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The Ismaili sect: from the 9th century

The Ismailis break away from the main body of The Shi'as on the question of the line of imams in succession to Muhammad (precisely the issue on which the Shi'as and Sunnis have broken away from each other ). Between Shi'as and Ismailis the dispute concerns the seventh imam, in the later years of the 8th century. The Shi'as give this position to Musa; the Ismailis support his elder brother, Ismail.

By the 9th century the Ismailis are an identifiable sect, based in Syria and strongly opposed to the rule of the Abbasid caliphs in Baghdad. In the 10th century they establish their own rule over the entire coast of north Africa, technically part of the caliphate.

The Fatimid dynasty: 909-1171

An Ismaili leader, Ubaydulla, conquers in 909 a stretch of north Africa, displacing the Aghlabids in Kairouan. He founds there a dynasty known as Fatimid - for he claims to be a caliph in the Shi'a line of descent from Ali and Fatima his wife, the daughter of Muhammad (see The Shi'as).

Sixty years later, in 969, a Fatimid army conquers Egypt, which now becomes the centre of a kingdom stretching the length of the north African coast. A new capital city is founded, adjoining a Muslim garrison town on the Nile. It is called Al Kahira ('the victorious'), known in its western form as Cairo. In the following year, 970, the Fatimids establish in Cairo the university mosque of Al Azhar which has remained ever since a centre of Islamic learning.

At the height of Fatimid power, in the early 11th century, Cairo is the capital of an empire which includes Sicily, the western part of the Arabian peninsula (with the holy places of Mecca and Medina) and the Mediterranean coast up to Syria.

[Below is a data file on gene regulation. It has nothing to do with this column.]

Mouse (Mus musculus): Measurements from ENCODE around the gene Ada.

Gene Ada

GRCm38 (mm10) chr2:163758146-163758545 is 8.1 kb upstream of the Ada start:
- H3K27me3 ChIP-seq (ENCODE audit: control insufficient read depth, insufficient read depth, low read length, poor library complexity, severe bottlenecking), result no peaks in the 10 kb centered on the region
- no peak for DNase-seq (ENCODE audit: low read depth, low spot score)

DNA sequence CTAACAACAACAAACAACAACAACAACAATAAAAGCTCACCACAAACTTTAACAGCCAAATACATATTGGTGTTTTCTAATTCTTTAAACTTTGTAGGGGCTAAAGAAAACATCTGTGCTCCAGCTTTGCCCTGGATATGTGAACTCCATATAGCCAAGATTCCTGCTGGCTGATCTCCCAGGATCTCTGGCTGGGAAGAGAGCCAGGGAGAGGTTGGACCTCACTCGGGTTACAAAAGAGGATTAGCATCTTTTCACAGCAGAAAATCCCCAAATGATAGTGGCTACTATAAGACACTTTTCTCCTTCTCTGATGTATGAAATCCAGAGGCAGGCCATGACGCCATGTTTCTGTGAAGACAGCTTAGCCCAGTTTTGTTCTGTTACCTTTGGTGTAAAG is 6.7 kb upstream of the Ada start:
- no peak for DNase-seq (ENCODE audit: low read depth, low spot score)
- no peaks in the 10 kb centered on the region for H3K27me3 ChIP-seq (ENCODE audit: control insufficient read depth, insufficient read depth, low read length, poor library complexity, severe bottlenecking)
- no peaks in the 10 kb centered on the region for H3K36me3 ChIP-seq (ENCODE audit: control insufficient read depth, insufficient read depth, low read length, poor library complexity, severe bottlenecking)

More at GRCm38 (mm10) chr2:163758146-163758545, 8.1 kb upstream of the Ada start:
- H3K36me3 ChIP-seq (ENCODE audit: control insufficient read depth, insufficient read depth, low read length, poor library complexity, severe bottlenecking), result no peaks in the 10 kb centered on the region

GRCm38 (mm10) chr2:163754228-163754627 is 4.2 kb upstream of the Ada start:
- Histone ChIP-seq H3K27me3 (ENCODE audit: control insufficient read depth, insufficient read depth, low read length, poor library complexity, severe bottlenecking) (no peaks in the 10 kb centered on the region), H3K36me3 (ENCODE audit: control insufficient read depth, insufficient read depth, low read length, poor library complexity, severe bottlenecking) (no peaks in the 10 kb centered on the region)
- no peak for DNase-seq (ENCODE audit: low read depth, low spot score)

A century later the authority of the Ismaili caliphs has crumbled. There is little opposition in 1171 when Saladin, subsequently leader of the Islamic world against the intruding crusaders, deposes the last of the Fatimid line. And there is no protest when Saladin has the name of the Abbasid caliph in Baghdad included in the Friday prayers in Cairo's mosques. After a Shi'a interlude, Egypt is back in the Sunni fold.

The collapse of the Fatimid caliphate does not mean the end of the political influence of the Ismailis. There has been a dispute in 1094 over who shall be caliph. The Fatimids in Egypt select one of two brothers. Ismailis in Persia and Syria prefer the other, by the name of Nizar.

The Nizari become a separate and extremely alarming sect. From the late 11th century they begin seizing territory in northern Persia. They make a religious virtue of terrorism and murder in pursuit of their ends. They are known to history as the Assassins.

Assassins: 11th - 13th century

It is not known why their contemporaries give the name Assassins to the Nizari Ismailis who become promiment in the 11th century. All that is certain is that the political activities of the Nizari amply justify the subsequent use of 'assassin' in its modern meaning. (The old theory that the word comes from hashish, which the Assassins supposedly use to get in the mood for murder, derives from Marco Polo and other western writers but seems to have little basis.)

The Assassins first show their hand when they begin to seize strongholds in Persia in the late 11th century, particularly the almost impregnable fortress of Alamut. In the 12th century they also acquire bases in Syria.

The Assassins train terrorists and employ a network of secret agents in the camps and cities of their enemies. These enemies are legion. Foremost among them are the Seljuk Turks and the caliphs in Baghdad (the Assassins murder two caliphs). But the terrorists also act against their fellow Ismailis, the Fatimids in Cairo. They assassinate at least one prominent crusader. Most eccentrically of all, they make two attempts on the life of Saladin.

No way is found to eliminate this troublesome sect until the Assassins are finally crushed between two great rival powers in the 12th century - the Mameluke sultans of Egypt and the Mongols, led by Hulagu.

The Aga Khan: from 1818

Deprived of their military power, the Assassins survive in Persia as the Nizari Ismaili, a minor heretical sect of Shi'ite Islam (see The Shi'as). Their leaders still claim descent, through Nizar, from Ali and Fatima. In 1818 one of them is granted the title Aga Khan by the shah of Persia.

In 1840, after an abortive uprising against the next shah, this first Aga Khan flees to India. There he and his descendants remain leaders of an Ismaili community numbered, in Syria, Iran, Pakistan, India and elsewhere, in several millions. The present Aga Khan, born in 1936, is only the fourth in the line.